A2: ECHA and industry guidance documents recognise that there are three ways for formulators to convey ES information for their mixture component substances, which must be done via the SDS for the mixture:
1. Attach the substance Exposure Scenarios (received from suppliers) for all relevant substances in the mixture.
2. Attach a “Mixture Exposure Scenario” which consolidates relevant ES information about the constituent substances.
3. Embed into the main body of the mixture SDS (in sections 7, 8 and/or 13) consolidated and relevant ES information about the constituent substances.
Note that none of the above options allows the formulator to avoid the need to pass on pertinent information to the customer.
End users have a legal duty to act on the information received. We strongly believe that the ATIEL/ATC approach (using option 2 above for classified mixtures) is the best option to take into account the composition, uses and supply chain of lubricant mixtures and can provide practical benefits for the end-user, for the following reasons:
• The combination and consolidation of substance ES information allows understandable, relevant & consistent information that properly reflect the whole mixture to be passed to customers in a succinct manner.
• It moves the responsibility for interpreting complicated and often contradictory information in substance ESs on to the formulator.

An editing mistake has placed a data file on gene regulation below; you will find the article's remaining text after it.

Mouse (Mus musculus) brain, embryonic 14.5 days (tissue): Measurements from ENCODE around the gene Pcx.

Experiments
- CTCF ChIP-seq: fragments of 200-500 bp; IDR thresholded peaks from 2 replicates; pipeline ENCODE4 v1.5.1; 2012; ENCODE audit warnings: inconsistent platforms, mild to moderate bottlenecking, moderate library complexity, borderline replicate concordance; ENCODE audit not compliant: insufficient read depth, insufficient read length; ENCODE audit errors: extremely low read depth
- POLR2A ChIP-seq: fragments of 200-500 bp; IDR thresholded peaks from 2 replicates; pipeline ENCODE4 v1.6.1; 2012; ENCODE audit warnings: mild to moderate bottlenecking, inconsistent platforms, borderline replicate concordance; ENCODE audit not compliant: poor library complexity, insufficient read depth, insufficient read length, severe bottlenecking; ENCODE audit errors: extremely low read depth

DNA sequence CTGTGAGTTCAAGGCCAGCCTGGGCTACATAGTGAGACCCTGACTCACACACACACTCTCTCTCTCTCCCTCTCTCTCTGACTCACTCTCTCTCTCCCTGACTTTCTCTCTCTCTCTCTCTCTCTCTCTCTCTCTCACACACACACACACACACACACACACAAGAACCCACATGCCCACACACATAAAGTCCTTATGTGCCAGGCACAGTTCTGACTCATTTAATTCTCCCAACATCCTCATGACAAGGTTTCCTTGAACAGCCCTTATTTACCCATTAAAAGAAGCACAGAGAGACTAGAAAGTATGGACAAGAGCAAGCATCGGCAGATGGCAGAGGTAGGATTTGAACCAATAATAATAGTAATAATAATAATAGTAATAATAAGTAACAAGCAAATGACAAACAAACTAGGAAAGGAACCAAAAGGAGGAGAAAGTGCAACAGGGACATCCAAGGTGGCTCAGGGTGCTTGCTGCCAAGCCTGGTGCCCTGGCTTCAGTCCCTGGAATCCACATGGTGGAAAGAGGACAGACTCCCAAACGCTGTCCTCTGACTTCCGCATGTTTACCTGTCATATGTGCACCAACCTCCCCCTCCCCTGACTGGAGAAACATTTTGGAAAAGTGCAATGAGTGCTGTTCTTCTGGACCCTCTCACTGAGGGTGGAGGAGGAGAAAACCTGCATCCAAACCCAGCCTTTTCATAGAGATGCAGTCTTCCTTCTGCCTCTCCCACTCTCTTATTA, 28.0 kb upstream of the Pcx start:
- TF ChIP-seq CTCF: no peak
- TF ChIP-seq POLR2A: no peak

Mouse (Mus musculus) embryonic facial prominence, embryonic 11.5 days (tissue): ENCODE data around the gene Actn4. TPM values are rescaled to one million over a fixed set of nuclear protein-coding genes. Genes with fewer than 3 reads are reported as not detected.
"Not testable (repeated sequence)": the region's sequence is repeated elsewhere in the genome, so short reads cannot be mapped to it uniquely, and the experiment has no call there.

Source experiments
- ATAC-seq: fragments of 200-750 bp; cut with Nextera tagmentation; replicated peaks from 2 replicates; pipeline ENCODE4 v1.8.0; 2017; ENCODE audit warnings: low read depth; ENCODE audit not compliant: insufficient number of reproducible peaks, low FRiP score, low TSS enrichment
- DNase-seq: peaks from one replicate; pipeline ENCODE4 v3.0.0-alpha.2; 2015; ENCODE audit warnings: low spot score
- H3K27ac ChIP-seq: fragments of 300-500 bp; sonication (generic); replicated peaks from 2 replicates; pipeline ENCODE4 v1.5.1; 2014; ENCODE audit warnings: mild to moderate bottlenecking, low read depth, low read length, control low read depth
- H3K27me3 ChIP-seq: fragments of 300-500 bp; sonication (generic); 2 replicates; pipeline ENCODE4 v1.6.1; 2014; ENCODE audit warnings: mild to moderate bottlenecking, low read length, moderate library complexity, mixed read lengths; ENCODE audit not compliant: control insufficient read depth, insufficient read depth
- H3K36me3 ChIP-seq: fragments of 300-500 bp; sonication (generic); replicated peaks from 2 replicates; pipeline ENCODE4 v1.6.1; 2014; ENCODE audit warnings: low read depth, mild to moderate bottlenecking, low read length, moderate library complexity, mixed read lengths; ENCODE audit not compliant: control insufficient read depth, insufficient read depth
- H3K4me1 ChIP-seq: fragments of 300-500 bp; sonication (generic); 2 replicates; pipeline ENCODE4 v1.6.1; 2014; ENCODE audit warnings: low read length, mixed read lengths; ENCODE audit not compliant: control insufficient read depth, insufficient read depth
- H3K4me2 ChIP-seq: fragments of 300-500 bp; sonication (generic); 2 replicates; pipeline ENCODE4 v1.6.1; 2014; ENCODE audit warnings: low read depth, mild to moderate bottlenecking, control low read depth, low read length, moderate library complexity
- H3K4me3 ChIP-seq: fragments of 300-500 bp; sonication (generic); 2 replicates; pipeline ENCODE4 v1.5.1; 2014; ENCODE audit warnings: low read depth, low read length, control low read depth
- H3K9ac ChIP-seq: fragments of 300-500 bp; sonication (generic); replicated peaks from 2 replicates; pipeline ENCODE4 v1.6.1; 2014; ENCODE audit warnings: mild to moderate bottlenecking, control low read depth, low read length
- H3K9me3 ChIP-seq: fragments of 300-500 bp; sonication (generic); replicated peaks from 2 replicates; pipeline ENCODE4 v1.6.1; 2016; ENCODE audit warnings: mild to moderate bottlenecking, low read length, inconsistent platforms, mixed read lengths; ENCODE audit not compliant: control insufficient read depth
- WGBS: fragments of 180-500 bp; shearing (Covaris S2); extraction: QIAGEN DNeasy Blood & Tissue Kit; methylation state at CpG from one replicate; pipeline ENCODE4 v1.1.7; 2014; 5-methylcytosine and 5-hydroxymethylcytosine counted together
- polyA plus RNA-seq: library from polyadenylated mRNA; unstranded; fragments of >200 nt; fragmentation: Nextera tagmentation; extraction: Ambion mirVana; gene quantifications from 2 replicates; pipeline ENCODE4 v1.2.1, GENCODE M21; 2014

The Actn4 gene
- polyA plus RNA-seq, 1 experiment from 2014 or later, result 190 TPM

• The attachment of a mixture GES makes it clear (to customers and REACH inspectors) that the formulator has discharged its legal obligation to pass on information and the format allows this information to be easily found by the customer.
• The ATIEL/ATC approach ensures consistency in ES information passed to industrial and professional customers, regardless of whether a DU CSR has been completed or not.
In contrast, although option 1 looks like the easiest option, it may have the following drawbacks:
• Information from substance registrants is often confusing and received in different formats.
• There can be contradictions between the OCs and RMMs in the ESs for different substances in the same mixture which the formulator is best placed to resolve.
• The substance ES may have been developed based on its presence at a higher concentration than is actually used in the mixture, suggesting more stringent controls than are actually required.
• The information may generate a large document which could be difficult for end-users to interpret.
• The mixture SDS will need to be updated every time a new ES for a constituent substance that appears in Section 3 is received.
Option 3 (embedded information in the main body of the SDS) has the drawbacks that:
• It may not be clear to the customer or inspector if and how the legal duty to pass relevant ES information down the supply chain has been discharged by the formulator and acted upon by the customer.
• It may lengthen considerably the main body of the SDS (by embedding all the ES information) and not separate out ES information that is aimed at a potentially different target reader (e.g. industrial hygienist or environmental engineer vs. user of the mixture).
A3: The ATIEL/ATC GES’s have been designed to support the communication of safe use information for the hazardous components used in Lubricant formulations in the supply chain. The GESs have been prepared based on typical hazard classifications and typical component substance concentrations in finished products used in typical applications.